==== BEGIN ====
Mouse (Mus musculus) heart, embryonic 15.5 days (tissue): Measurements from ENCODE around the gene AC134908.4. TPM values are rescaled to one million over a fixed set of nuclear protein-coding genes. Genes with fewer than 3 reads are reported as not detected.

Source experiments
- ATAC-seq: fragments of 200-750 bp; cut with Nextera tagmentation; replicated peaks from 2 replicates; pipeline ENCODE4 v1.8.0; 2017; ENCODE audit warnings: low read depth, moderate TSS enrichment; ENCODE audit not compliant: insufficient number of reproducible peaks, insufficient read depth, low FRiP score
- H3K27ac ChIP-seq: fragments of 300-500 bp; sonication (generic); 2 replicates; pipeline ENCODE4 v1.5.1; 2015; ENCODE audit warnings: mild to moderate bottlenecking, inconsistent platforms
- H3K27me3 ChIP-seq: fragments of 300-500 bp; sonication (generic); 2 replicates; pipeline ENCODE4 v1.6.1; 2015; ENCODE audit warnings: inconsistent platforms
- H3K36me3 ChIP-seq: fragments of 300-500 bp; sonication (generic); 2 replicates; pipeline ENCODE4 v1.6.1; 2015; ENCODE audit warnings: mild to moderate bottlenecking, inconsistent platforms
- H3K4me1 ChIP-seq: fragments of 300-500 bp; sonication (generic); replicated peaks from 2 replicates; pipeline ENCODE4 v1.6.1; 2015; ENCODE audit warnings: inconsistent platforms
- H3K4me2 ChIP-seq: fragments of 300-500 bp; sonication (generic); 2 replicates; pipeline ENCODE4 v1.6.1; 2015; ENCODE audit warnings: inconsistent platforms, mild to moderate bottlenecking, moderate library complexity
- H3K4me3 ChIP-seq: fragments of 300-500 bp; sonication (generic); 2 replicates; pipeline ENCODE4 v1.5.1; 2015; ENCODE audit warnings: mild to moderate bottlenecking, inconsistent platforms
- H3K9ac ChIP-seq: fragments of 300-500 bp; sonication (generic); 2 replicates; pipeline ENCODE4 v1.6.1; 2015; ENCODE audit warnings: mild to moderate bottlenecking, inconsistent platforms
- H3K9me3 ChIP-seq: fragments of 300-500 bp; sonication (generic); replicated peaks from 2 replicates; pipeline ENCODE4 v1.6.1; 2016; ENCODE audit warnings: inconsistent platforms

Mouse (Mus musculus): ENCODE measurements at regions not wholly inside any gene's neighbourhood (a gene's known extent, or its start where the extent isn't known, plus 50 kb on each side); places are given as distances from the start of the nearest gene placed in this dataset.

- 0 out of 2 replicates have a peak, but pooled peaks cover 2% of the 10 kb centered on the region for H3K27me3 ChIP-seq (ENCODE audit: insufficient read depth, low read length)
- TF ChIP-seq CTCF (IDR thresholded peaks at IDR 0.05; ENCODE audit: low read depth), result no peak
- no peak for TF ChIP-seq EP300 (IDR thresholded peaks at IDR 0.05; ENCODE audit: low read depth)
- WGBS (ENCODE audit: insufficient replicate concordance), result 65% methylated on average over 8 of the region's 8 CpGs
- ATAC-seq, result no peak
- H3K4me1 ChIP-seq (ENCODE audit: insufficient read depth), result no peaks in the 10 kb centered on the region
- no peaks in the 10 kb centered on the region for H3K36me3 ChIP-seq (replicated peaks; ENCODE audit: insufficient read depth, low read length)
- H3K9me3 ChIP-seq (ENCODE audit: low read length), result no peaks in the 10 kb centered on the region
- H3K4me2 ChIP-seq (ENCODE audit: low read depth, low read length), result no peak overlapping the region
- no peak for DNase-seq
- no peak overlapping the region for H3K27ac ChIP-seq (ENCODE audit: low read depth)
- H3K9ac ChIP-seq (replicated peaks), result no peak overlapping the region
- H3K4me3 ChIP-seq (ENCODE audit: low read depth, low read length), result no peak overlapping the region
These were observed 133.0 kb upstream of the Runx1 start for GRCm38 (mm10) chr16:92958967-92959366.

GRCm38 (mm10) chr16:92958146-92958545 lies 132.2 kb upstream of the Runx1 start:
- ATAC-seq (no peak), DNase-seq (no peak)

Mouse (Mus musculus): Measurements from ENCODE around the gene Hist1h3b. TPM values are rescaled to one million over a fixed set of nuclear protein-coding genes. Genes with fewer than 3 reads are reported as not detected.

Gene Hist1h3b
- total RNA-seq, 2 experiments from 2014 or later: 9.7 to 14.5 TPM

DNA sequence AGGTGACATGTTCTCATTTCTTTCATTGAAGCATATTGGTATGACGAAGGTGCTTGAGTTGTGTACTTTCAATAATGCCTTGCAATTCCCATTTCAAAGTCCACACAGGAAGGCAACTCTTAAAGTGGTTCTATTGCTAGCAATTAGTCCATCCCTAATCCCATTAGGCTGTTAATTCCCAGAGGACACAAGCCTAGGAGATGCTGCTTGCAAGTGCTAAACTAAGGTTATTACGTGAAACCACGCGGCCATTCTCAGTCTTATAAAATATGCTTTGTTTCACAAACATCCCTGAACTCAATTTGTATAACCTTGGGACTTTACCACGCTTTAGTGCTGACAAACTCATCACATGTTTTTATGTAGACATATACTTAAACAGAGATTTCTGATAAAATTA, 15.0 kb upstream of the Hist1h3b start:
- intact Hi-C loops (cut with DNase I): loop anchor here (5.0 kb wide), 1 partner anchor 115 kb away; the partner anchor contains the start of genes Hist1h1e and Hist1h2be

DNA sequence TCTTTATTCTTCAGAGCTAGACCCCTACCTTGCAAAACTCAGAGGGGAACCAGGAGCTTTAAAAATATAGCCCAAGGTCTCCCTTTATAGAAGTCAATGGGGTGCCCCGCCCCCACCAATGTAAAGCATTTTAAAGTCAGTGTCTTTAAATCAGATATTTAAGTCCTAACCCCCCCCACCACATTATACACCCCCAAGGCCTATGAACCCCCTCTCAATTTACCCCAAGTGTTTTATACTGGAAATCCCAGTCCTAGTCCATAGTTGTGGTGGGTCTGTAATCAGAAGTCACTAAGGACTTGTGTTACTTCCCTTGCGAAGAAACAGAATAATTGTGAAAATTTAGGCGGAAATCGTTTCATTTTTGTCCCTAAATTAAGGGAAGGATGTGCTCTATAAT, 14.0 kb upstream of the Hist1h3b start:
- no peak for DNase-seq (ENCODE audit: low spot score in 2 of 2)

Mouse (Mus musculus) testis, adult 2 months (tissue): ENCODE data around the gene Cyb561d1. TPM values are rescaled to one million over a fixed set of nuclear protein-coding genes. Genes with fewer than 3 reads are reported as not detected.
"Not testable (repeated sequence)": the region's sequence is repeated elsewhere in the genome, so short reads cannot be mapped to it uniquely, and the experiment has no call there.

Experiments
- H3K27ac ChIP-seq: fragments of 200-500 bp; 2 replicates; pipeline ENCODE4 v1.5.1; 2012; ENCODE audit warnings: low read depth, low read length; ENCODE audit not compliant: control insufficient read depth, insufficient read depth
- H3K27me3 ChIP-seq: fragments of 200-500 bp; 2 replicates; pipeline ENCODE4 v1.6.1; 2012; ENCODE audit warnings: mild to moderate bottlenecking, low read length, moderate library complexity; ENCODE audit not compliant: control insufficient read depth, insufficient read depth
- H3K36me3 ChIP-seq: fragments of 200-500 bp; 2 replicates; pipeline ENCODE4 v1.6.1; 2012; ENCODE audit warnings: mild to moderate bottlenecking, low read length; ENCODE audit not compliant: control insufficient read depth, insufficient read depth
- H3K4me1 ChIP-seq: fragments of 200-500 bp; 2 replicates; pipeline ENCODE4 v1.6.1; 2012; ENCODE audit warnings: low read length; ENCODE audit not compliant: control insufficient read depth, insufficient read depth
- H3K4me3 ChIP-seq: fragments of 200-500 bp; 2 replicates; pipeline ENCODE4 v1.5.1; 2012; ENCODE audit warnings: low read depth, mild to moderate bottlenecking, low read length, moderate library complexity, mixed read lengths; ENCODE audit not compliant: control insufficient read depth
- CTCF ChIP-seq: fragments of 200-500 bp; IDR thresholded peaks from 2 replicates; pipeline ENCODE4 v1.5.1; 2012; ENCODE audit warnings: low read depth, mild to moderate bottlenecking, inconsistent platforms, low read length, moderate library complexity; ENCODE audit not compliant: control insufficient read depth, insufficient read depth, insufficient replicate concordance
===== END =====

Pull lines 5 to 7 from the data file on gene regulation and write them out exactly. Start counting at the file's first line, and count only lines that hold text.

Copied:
- H3K27me3 ChIP-seq: fragments of 300-500 bp; sonication (generic); 2 replicates; pipeline ENCODE4 v1.6.1; 2015; ENCODE audit warnings: inconsistent platforms
- H3K36me3 ChIP-seq: fragments of 300-500 bp; sonication (generic); 2 replicates; pipeline ENCODE4 v1.6.1; 2015; ENCODE audit warnings: mild to moderate bottlenecking, inconsistent platforms
- H3K4me1 ChIP-seq: fragments of 300-500 bp; sonication (generic); replicated peaks from 2 replicates; pipeline ENCODE4 v1.6.1; 2015; ENCODE audit warnings: inconsistent platforms